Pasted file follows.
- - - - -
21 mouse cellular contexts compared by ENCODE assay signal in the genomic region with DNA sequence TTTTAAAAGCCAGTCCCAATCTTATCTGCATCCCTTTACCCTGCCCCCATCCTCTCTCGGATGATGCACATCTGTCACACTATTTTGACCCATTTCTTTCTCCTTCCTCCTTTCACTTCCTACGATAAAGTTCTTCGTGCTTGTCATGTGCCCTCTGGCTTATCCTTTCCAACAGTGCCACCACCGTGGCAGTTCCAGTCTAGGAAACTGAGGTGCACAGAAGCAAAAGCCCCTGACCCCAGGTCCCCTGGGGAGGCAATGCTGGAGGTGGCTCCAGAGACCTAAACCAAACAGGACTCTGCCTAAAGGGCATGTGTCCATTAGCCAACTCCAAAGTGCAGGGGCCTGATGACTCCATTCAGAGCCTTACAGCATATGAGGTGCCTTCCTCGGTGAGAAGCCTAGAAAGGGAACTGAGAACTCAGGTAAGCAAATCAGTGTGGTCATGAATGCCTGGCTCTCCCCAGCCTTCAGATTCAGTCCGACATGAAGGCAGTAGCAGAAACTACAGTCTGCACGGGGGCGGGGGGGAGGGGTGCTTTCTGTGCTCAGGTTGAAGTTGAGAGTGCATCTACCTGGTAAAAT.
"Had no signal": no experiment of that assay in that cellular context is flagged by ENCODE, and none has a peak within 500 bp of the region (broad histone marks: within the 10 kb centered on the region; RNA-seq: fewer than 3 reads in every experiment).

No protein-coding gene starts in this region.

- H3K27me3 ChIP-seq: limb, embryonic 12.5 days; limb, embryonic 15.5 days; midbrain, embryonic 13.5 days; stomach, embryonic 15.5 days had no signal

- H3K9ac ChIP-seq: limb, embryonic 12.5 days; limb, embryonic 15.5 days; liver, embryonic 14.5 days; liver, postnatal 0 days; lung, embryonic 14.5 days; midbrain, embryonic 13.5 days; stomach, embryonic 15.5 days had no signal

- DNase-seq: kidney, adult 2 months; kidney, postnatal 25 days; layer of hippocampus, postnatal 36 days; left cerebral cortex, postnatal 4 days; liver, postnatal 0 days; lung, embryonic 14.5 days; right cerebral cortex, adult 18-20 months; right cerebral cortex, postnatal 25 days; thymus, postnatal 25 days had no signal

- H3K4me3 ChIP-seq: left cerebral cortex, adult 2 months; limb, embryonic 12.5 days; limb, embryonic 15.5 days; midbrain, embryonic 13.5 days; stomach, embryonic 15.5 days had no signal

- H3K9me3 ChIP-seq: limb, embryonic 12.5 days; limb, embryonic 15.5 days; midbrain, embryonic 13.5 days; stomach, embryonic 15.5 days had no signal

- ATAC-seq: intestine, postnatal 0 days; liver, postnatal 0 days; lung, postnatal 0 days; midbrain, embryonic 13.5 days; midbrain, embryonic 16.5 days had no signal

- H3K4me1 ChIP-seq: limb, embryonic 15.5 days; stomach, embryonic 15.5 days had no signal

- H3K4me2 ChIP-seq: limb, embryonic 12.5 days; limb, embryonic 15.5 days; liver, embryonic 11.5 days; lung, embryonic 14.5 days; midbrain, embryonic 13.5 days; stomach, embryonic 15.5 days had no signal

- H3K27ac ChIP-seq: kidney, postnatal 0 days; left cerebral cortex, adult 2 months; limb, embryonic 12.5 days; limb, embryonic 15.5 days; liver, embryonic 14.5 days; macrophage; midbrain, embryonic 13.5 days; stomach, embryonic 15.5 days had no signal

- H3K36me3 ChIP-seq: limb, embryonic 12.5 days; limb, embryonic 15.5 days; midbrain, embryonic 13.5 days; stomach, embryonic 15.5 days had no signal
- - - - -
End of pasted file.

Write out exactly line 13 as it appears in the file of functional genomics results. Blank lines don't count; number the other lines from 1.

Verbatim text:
- H3K36me3 ChIP-seq: limb, embryonic 12.5 days; limb, embryonic 15.5 days; midbrain, embryonic 13.5 days; stomach, embryonic 15.5 days had no signal